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Republicans voted on a party line, 5-4, Thursday to kill HB 1096, a bill which would have allowed 16 and 17-year-olds to pre-register to vote and have their voter status activated when they reach the age of 18.
The Secretary of State will periodically check voter banks for non-citizens if Sen. Ted Harvey, R-Highlands Ranch, gets his way in the House. Partnering with Rep. Chris Holbert, R-Parker, to introduce the bill, HB 1149 would accomplish similar goals as Harvey's recently defeated bill that would have required proof of citizenship before registering to vote. The bill includes considerable modifications that could serve to defuse some traditional arguments against the this type of legislation.
Colorado State Senator Morgan Carroll, D-Aurora, said she missed an opportunity to head off the controversy now surrounding newly elected Secretary of State Scott Gessler. Carroll had been weighing whether or not to introduce legislation that would have set strict disclosure laws for the secretary of state's office in particular and tightened state worker conflict-of-interest laws in general. She didn't introduce that bill but that doesn't mean a legislative response to the Gessler controversy is off the table, she said.
Colorado Secretary of State Scott Gessler is no stranger to political controversy. He has represented a long line of conservative advocacy and attack groups and in that role has become the public face of partisan causes. Indeed, his name and the law firm he founded virtually stand for a branch of Colorado politics that seeks to limit government restrictions on and oversight of campaign financing. He has done battle repeatedly with laws the secretary of state is charged to enforce and now he is secretary of state. His election victory put government watchdog groups on high alert. News coming today, a little more than a week since he was sworn into office, that Gessler plans to keep working part-time as an attorney for his former firm even while serving as secretary of state has set conflict-of-interest alarm bells ringing in watchdog offices.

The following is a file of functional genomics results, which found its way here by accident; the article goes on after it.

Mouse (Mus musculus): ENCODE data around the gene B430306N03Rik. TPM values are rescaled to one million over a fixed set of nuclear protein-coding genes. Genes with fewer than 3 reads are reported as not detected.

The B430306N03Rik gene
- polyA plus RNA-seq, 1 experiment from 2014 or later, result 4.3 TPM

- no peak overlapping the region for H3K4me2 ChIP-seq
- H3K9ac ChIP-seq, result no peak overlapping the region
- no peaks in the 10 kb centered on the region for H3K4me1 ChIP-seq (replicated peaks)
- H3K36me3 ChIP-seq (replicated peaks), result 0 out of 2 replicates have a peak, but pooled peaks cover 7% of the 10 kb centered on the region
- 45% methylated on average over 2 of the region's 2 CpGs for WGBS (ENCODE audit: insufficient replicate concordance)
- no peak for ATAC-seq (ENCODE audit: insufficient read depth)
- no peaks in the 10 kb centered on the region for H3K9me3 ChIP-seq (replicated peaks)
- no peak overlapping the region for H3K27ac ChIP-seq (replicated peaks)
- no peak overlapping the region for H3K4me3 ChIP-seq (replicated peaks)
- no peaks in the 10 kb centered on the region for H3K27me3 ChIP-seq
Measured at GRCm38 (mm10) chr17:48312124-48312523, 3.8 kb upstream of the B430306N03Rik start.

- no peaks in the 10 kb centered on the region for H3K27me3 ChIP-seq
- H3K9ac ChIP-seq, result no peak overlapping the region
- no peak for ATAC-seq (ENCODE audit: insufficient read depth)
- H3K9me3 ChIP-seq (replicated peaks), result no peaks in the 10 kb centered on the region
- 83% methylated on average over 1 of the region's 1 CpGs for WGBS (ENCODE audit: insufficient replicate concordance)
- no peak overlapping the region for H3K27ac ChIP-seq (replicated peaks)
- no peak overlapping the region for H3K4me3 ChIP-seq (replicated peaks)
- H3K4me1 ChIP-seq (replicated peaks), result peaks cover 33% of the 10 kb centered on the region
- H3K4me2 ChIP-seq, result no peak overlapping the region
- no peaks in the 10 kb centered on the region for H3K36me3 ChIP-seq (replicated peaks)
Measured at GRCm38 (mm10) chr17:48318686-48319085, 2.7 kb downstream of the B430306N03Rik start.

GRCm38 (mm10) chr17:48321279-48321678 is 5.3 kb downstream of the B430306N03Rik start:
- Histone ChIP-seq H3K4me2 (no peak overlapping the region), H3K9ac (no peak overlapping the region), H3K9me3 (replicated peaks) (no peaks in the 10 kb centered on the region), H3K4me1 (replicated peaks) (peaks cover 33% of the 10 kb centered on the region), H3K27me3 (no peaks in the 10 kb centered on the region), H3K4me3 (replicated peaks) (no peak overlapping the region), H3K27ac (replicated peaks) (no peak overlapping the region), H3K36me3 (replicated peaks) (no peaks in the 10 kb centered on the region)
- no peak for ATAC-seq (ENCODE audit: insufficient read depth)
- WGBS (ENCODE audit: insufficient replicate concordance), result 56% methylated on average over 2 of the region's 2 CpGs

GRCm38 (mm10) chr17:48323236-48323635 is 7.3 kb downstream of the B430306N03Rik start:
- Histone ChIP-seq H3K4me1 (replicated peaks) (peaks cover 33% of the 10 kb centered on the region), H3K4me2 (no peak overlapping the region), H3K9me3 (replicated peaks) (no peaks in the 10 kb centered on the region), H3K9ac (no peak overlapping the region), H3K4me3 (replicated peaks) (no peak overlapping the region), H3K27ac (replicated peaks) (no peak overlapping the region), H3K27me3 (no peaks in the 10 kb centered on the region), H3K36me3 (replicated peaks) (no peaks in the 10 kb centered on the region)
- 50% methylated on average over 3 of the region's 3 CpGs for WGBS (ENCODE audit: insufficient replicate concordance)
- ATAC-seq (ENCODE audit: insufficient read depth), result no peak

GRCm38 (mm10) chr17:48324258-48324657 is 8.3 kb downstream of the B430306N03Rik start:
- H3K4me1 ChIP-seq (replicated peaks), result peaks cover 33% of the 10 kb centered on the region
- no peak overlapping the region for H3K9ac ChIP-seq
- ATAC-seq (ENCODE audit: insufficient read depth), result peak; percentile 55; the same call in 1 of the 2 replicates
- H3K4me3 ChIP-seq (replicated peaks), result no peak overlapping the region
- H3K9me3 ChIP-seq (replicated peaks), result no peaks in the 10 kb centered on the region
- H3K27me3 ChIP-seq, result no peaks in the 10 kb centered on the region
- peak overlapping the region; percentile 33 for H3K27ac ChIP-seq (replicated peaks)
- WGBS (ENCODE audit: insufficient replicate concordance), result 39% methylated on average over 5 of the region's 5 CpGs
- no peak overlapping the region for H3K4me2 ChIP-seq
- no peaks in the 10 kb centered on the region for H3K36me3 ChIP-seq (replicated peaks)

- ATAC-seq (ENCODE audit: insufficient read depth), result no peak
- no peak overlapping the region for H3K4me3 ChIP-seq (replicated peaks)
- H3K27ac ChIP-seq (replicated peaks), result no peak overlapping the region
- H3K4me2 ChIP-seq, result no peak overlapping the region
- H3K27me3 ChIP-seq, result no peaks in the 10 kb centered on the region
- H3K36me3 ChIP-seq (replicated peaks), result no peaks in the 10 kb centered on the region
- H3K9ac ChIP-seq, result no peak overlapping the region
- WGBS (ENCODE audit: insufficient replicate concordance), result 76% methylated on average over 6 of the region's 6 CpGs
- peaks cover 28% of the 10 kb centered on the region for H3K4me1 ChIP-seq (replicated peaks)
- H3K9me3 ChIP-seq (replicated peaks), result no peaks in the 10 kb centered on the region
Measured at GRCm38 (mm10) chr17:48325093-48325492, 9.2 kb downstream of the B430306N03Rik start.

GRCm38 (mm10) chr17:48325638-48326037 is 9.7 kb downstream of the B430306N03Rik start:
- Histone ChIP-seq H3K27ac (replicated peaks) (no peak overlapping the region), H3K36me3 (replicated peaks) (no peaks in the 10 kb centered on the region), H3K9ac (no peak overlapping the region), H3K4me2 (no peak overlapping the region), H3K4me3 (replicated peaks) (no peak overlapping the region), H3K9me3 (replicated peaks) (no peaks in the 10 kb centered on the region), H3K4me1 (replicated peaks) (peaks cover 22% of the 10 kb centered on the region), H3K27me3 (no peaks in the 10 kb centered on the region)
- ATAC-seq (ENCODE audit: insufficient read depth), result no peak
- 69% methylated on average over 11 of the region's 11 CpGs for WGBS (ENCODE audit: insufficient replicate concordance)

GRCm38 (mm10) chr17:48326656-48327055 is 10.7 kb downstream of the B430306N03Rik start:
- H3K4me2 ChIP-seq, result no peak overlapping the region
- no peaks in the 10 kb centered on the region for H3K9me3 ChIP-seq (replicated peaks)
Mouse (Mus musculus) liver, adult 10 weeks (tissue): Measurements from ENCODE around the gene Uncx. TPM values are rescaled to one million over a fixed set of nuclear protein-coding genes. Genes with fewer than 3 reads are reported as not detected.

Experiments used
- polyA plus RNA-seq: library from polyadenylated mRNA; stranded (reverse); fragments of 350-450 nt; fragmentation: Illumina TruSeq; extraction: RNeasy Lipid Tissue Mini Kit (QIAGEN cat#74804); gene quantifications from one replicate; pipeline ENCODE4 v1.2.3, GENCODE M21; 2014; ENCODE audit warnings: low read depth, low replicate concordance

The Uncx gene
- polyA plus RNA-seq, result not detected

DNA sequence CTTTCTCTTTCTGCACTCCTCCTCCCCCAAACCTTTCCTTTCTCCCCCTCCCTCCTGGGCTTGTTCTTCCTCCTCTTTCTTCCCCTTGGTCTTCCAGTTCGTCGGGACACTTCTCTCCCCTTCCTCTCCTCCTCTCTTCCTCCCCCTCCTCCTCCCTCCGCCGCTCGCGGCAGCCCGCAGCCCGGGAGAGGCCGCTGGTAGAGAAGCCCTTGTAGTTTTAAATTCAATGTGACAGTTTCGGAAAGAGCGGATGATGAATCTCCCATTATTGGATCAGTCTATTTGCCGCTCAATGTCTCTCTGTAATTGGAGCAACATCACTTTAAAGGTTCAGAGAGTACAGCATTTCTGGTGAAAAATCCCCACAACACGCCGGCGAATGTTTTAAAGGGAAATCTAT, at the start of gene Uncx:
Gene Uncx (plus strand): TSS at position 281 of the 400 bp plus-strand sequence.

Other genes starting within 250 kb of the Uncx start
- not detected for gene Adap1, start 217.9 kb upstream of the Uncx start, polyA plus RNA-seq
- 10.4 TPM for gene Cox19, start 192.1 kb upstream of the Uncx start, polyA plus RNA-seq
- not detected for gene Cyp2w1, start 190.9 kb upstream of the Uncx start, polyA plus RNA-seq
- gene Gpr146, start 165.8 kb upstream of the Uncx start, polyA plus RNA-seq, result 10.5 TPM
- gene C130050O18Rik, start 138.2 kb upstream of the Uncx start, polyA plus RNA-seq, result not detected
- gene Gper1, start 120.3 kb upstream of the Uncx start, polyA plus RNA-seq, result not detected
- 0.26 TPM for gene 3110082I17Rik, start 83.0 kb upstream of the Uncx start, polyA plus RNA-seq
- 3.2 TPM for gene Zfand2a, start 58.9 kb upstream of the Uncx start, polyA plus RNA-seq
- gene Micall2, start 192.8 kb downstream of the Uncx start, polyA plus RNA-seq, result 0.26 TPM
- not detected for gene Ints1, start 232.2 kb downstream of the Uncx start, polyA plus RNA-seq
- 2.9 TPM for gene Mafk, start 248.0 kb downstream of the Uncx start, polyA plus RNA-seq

Colorado Senator Ted Harvey, R-Highlands Ranch, told the Colorado Independent Tuesday that a bill requiring proof of citizenship when registering to vote would protect the integrity of one of Colorado’s most sacred systems. Others disagreed.
Colorado Attorney General John Suthers announced today that he has appointed former Secretary of State Bernie Buescher as deputy attorney general overseeing the Colorado Department of Law’s State Services Section.
Former Colorado Secretary of State Bernie Buescher told a roomful of Garfield County Democrats Monday during their annual Martin Luther King Jr. Day Dinner that campaign finance disclosure in America is “completely, irretrievably broken,” according to the Aspen Times.
John Hickenlooper was sworn in today as Colorado’s 42nd governor as flags flew at half mast to honor the dead and injured in Arizona. He told a small group of reporters gathered in his new office shortly after the ceremony that America depends on free speech for its democracy, but he said that history swings like a pendulum and that it is time for the country to come together.
Democratic state Sens. Morgan Carroll of Aurora and Lois Court of Denver say stricter penalties and tighter legal definitions should be at the heart of upcoming legislation to prevent abuses to laws regulating those looking to sway public opinion in elections. Both legislators are working with watchdog groups to shore up what they see as serious holes in campaign finance and ethics laws after a mid-term election cycle marred by violations and rumors of clandestine deals.